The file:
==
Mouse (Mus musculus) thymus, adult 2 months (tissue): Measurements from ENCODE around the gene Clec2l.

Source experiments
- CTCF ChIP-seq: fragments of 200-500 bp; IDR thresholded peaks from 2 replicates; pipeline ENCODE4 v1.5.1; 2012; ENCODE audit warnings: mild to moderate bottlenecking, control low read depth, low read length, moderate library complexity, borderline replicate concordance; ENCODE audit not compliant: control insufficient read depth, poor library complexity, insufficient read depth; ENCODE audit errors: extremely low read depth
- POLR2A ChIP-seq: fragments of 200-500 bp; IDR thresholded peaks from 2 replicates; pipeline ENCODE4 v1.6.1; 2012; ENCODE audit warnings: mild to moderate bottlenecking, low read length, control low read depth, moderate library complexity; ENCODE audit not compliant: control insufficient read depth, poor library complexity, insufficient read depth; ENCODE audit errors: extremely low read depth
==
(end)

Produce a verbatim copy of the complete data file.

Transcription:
Mouse (Mus musculus) thymus, adult 2 months (tissue): Measurements from ENCODE around the gene Clec2l.

Source experiments
- CTCF ChIP-seq: fragments of 200-500 bp; IDR thresholded peaks from 2 replicates; pipeline ENCODE4 v1.5.1; 2012; ENCODE audit warnings: mild to moderate bottlenecking, control low read depth, low read length, moderate library complexity, borderline replicate concordance; ENCODE audit not compliant: control insufficient read depth, poor library complexity, insufficient read depth; ENCODE audit errors: extremely low read depth
- POLR2A ChIP-seq: fragments of 200-500 bp; IDR thresholded peaks from 2 replicates; pipeline ENCODE4 v1.6.1; 2012; ENCODE audit warnings: mild to moderate bottlenecking, low read length, control low read depth, moderate library complexity; ENCODE audit not compliant: control insufficient read depth, poor library complexity, insufficient read depth; ENCODE audit errors: extremely low read depth